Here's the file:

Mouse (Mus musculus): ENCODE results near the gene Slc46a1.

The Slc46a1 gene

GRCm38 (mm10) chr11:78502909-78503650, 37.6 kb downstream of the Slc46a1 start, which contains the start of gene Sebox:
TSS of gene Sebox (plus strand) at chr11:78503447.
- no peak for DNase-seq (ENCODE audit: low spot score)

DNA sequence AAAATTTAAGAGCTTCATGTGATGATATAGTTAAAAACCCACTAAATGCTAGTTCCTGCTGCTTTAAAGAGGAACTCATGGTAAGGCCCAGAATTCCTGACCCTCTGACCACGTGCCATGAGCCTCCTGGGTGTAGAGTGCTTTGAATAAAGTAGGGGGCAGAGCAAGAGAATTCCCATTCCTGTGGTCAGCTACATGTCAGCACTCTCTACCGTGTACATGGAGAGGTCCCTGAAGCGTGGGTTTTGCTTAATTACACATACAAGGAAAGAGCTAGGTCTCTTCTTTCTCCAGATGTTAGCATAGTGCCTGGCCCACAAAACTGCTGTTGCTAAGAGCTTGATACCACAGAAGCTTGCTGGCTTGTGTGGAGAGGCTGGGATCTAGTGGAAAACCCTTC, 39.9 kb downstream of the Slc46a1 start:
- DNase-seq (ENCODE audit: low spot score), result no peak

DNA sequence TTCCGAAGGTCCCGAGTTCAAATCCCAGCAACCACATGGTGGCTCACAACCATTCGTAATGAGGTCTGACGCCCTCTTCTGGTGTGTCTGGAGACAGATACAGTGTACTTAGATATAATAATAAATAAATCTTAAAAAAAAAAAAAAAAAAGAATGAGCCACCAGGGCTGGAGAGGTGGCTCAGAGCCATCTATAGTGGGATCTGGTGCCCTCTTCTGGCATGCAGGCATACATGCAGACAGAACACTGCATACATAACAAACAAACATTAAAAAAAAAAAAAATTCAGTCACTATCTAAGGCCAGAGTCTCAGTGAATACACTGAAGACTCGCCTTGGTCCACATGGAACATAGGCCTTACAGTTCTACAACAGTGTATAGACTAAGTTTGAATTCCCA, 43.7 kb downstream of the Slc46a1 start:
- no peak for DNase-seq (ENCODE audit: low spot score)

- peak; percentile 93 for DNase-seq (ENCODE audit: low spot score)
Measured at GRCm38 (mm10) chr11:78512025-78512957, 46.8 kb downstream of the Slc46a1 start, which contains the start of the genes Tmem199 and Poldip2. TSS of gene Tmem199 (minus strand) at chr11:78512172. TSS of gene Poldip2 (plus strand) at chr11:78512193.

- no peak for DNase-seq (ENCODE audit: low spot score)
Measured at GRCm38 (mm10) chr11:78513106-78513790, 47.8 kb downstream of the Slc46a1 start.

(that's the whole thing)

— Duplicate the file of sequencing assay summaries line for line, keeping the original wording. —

Mouse (Mus musculus): ENCODE results near the gene Slc46a1.

The Slc46a1 gene

GRCm38 (mm10) chr11:78502909-78503650, 37.6 kb downstream of the Slc46a1 start, which contains the start of gene Sebox:
TSS of gene Sebox (plus strand) at chr11:78503447.
- no peak for DNase-seq (ENCODE audit: low spot score)

DNA sequence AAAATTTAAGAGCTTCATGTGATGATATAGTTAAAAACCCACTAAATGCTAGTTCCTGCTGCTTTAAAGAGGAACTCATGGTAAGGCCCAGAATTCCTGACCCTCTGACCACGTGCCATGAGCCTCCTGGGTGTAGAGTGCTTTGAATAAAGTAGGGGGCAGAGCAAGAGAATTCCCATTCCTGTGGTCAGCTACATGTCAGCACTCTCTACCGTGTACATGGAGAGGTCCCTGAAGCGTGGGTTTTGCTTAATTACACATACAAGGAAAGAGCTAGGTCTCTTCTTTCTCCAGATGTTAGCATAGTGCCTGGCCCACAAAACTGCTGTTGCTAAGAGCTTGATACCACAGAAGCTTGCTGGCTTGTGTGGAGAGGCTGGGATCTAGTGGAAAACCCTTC, 39.9 kb downstream of the Slc46a1 start:
- DNase-seq (ENCODE audit: low spot score), result no peak

DNA sequence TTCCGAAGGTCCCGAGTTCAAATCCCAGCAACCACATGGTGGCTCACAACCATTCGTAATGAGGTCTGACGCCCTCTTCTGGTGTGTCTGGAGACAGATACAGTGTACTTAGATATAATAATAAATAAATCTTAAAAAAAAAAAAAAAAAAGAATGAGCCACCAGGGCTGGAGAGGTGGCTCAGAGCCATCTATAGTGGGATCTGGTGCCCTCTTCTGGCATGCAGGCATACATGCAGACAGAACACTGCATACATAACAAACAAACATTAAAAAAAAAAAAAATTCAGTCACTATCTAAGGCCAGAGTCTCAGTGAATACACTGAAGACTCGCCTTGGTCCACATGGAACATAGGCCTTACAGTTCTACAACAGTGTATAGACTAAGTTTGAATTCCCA, 43.7 kb downstream of the Slc46a1 start:
- no peak for DNase-seq (ENCODE audit: low spot score)

- peak; percentile 93 for DNase-seq (ENCODE audit: low spot score)
Measured at GRCm38 (mm10) chr11:78512025-78512957, 46.8 kb downstream of the Slc46a1 start, which contains the start of the genes Tmem199 and Poldip2. TSS of gene Tmem199 (minus strand) at chr11:78512172. TSS of gene Poldip2 (plus strand) at chr11:78512193.

- no peak for DNase-seq (ENCODE audit: low spot score)
Measured at GRCm38 (mm10) chr11:78513106-78513790, 47.8 kb downstream of the Slc46a1 start.